Genre tips

#AtoZChallenge: Genres–Satire

The A to Z Challenge asks bloggers to post 26 articles on a themed topic. It’s supposed to be every day except Sundays during the month of April but I found this way too busy and decided to post mine ‘about’ once a month. Yes, it’ll take me a couple of years. Sigh.

My topic, like the last two times I did the conventional approach, will be writing genres.

This genre:



authors ridicule vices, follies, abuses and shortcomings with the intent of shaming those involved into improvement

Tipsa to z

  1. Most writers of satire use humor to make their point but it’s not required.
  2. Use implication rather than making a direct point.
  3. Use exaggeration to make your point. Don’t be afraid to exaggerate.
  4. Satire relies on literary elements such as irony, malapropism, juxtaposition, understatement, diminution, metaphor, and parody.
  5. Take a serious issue and poke fun at it to ridicule society.
  6. Your goal is to comfort the afflicted and afflict the comfortable.
  7. Your humorous writing should foster feelings of aggression, annoyance, even panic against the target of your satire.
  8. Language should be vivid and punchy.
  9. Make the normal appear abnormal and vice versa.
  10. Flip things on their head and subvert them.

Popular Media

  1. The Adventures of Huckleberry Finn by Mark Twain–included examples of satire
  2. Gulliver’s Travels by Jonathan Swift
  3. A Modest Proposal by Jonathan Swift
  4. Animal Farm by George Orwell
  5. 1984 by George Orwell
  6. American Psycho by Bret Easton Ellis
  7. The Rape of the Lock by Alexander Pope

Click for complete list of these 26 genres

Click for a complete list of all genres I’ve written about

@AtoZChallenge #atozchallenge

More S Genres:

Jacqui Murray is the author of the popular Building a Midshipman, the story of her daughter’s journey from high school to United States Naval Academy, the Rowe-Delamagente thrillers, and the Man vs. Nature saga. She is also the author/editor of over a hundred books on integrating tech into education, adjunct professor of technology in education, blog webmaster, an Amazon Vine Voice,  a columnist for NEA Today, and a freelance journalist on tech ed topics. Look for her next prehistoric fiction, Against All Odds, Summer 2020. 

55 thoughts on “#AtoZChallenge: Genres–Satire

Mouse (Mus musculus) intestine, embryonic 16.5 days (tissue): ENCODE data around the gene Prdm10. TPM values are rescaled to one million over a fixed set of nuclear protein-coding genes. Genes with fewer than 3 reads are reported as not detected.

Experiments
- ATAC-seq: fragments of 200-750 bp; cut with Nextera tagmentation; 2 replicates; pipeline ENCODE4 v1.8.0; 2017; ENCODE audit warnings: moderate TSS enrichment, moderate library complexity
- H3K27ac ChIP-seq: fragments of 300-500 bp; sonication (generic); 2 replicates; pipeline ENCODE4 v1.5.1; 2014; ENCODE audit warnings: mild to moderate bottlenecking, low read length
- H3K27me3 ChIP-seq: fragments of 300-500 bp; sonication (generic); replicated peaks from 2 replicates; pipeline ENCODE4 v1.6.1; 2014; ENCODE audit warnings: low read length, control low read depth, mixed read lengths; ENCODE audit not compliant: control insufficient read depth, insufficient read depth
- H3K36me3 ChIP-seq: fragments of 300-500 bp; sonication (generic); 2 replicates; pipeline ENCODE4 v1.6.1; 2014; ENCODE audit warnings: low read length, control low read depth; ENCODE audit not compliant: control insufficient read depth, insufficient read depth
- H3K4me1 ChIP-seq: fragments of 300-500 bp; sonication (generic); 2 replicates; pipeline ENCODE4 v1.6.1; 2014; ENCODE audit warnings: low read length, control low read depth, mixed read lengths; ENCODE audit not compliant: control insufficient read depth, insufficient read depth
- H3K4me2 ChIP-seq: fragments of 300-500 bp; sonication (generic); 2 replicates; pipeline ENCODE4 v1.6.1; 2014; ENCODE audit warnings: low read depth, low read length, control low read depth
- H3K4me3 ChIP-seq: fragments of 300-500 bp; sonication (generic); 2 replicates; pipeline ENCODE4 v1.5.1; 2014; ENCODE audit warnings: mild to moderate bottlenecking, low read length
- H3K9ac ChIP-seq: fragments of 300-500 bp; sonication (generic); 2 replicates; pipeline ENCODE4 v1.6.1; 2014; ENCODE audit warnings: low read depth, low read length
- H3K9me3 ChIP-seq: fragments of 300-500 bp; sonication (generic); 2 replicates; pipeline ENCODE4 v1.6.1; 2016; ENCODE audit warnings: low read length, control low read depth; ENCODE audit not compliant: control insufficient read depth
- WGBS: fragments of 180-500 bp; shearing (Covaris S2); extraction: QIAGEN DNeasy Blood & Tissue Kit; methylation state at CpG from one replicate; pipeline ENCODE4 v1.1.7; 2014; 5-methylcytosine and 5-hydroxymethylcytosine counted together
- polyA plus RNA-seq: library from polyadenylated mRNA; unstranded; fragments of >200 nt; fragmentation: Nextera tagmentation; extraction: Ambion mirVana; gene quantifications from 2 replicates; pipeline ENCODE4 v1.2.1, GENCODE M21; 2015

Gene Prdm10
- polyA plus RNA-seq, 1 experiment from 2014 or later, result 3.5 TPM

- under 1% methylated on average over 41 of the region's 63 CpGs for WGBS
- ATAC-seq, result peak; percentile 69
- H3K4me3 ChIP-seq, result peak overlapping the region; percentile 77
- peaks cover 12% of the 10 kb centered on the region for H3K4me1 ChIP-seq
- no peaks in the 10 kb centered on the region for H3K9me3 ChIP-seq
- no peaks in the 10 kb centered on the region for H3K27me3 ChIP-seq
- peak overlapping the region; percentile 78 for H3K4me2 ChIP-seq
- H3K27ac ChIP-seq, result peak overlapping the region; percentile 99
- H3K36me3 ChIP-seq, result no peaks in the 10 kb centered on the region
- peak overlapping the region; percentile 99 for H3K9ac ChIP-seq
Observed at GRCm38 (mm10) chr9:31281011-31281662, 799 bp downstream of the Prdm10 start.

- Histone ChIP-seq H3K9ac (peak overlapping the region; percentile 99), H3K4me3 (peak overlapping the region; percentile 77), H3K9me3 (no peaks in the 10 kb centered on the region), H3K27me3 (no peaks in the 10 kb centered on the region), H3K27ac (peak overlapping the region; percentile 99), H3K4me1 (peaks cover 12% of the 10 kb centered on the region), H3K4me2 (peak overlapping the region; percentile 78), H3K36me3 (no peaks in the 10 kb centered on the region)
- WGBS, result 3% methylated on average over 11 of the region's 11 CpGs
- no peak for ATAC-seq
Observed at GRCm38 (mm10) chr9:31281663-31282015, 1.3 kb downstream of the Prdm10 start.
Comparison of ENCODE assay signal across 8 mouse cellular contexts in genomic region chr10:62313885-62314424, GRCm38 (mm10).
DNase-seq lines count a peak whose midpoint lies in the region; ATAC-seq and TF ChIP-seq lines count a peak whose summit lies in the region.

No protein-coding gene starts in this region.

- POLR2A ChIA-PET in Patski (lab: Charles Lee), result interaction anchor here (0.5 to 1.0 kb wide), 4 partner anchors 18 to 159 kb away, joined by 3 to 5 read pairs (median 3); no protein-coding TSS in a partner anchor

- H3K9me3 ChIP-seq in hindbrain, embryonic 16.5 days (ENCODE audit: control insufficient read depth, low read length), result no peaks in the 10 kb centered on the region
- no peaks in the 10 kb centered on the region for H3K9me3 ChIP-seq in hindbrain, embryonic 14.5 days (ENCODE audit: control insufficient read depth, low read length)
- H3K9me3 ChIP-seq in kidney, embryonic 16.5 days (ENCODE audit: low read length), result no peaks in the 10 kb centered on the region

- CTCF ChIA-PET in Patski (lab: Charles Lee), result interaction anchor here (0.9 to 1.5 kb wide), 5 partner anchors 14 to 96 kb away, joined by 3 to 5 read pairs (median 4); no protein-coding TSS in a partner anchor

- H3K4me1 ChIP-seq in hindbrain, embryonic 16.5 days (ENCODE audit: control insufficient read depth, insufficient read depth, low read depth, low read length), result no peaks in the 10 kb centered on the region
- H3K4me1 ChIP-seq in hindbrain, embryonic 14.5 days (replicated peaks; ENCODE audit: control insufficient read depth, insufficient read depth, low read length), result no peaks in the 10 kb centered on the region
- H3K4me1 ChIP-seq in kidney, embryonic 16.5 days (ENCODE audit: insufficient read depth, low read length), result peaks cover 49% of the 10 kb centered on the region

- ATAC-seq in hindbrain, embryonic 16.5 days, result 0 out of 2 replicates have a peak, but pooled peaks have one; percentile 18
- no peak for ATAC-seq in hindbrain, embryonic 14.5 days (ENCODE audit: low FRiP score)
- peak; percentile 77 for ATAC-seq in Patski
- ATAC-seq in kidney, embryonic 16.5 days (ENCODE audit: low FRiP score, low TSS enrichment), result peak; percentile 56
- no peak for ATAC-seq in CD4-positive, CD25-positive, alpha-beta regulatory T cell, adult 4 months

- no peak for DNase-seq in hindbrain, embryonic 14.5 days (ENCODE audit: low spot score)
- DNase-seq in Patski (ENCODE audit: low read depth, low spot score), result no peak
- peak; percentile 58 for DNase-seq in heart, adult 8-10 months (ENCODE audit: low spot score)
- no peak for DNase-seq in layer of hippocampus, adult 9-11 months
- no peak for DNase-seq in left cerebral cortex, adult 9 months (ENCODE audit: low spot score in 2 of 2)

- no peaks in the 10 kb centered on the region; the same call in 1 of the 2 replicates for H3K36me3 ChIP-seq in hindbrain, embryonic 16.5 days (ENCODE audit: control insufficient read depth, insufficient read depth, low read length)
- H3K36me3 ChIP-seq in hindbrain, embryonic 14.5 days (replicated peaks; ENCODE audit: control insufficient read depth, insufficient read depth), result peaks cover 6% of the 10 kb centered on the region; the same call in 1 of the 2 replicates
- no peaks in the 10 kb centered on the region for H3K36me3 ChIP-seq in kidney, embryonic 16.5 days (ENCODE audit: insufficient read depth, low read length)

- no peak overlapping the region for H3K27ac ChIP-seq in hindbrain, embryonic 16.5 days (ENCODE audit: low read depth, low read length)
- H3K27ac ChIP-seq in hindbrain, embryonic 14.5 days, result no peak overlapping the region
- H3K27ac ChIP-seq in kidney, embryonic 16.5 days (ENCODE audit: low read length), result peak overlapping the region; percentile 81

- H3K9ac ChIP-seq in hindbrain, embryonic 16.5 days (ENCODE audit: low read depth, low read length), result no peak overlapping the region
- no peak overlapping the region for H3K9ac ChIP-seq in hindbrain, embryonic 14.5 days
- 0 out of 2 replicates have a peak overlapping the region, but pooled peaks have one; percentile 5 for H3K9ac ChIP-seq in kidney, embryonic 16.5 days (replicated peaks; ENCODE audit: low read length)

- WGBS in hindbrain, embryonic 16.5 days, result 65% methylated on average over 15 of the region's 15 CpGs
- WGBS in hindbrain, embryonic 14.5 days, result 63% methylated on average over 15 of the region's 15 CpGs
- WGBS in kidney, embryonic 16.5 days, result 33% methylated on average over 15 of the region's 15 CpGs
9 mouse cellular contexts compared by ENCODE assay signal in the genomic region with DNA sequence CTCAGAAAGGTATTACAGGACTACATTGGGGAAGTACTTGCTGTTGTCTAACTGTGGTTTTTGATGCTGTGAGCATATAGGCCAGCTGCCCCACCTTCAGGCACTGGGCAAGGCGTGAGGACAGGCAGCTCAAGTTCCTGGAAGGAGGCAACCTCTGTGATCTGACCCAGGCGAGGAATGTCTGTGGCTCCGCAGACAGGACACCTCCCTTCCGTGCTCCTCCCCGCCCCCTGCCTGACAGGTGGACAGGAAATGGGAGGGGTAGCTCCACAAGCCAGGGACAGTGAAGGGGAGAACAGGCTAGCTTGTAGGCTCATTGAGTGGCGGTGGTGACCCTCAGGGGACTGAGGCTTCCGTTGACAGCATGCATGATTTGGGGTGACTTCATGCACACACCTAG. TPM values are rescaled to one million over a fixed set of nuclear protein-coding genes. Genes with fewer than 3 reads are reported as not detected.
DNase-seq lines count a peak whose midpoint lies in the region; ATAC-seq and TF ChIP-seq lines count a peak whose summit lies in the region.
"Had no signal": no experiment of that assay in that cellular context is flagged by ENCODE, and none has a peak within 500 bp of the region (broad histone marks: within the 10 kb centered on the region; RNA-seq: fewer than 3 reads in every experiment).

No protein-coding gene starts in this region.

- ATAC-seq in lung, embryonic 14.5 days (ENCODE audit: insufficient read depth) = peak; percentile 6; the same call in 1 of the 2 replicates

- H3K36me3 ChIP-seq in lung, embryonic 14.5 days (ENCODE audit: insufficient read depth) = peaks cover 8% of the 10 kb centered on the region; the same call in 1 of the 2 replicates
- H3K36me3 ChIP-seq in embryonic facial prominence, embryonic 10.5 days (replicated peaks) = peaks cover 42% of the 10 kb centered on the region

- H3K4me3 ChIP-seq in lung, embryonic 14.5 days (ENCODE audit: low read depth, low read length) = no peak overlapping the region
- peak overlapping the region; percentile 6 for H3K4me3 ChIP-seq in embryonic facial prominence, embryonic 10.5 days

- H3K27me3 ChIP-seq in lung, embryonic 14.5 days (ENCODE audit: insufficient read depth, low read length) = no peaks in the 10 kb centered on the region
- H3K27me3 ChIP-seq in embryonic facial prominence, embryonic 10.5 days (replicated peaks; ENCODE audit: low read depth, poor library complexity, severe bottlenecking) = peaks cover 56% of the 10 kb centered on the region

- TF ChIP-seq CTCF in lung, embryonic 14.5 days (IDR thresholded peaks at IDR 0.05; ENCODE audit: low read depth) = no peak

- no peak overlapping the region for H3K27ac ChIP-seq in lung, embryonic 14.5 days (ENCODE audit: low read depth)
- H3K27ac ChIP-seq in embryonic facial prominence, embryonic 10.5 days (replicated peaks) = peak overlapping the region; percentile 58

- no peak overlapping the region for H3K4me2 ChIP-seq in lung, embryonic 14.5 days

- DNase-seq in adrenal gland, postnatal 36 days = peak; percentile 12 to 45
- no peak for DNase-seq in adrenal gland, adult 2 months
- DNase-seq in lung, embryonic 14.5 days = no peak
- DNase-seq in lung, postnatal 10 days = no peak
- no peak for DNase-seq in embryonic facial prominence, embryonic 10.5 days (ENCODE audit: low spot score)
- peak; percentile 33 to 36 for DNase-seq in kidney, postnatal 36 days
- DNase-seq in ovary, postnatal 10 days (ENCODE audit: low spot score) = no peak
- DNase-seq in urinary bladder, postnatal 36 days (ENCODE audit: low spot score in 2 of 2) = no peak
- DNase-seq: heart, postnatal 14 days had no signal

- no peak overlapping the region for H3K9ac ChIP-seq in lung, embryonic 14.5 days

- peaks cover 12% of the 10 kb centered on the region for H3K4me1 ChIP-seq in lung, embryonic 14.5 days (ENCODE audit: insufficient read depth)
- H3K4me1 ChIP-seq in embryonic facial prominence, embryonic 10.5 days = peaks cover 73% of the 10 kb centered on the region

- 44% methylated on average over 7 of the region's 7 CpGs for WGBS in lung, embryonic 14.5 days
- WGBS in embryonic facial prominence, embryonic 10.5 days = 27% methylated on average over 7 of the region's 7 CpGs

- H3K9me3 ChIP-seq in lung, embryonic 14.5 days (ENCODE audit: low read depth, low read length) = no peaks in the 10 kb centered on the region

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  4. Hi Jacqui – I’d have to say I’d have never have put those books into the satire topic … how very interesting! I can be satirical … but usually with friends or colleagues I know – and thus don’t upset them! Interesting to say the least – all the best Hilary

    Liked by 1 person

  5. Another great satirist: Evelyn Waugh! I tend toward the more lighthearted satirical works, like Catch-22 and A Confederacy of Dunces.

    I haven’t read Jonathan Swift. May have to give him a try…

    Liked by 1 person

    • I like your approach, Ankur. Using humor, you take aim at fairly faceless folks. We might see resemblances to people we know but it’s disguised. Satire here in America, thanks to politics, has gotten way out of hand and as a result, soured my interest in it.

      Way back, I do remember enjoying it for just the reasons you mentioned. And the Mark Twain book–that is perfect humor.


  6. The eldest Barbarian just studied 1984 at school. I hadn’t read it before so I flicked through, reading chunks here and there. Not my kinda book (nor his – he’s a voracious reader but he struggled with this one).

    Liked by 1 person

  7. Ah, I see you have A Modest Proposal by Jonathan Swift on your lift, Jacqui. This is the essay that immediately came to my mind when I read this. Have you read it? I have never forgotten it because of his proposal to bake, boil, stew or roast the babies. I read this when I was 13 and I’ve never, ever forgotten it.

    Liked by 1 person

  8. Two of my favorites: Catch 22 by Joseph Heller and A Confederacy of Dunces by John Kennedy Toole. I’ve often found that negative reviews are from those who don’t understand the function of satire. You can’t be thin skinned reading satire.

    Liked by 2 people

  9. This genre sounds right up my alley. Not to write (although I enjoy being sarcastic at times) but to read. It’s a genius way to make a point! “Your goal is to comfort the afflicted and afflict the comfortable.” I love that description. 🙂

    Liked by 3 people

    • You do–smart and on top of topics. I have to say I don’t like it. Even when it leans in favor of my opinions, I don’t like having fun at someone else’s expense. I am in a tiny little minority, though!

      Liked by 2 people

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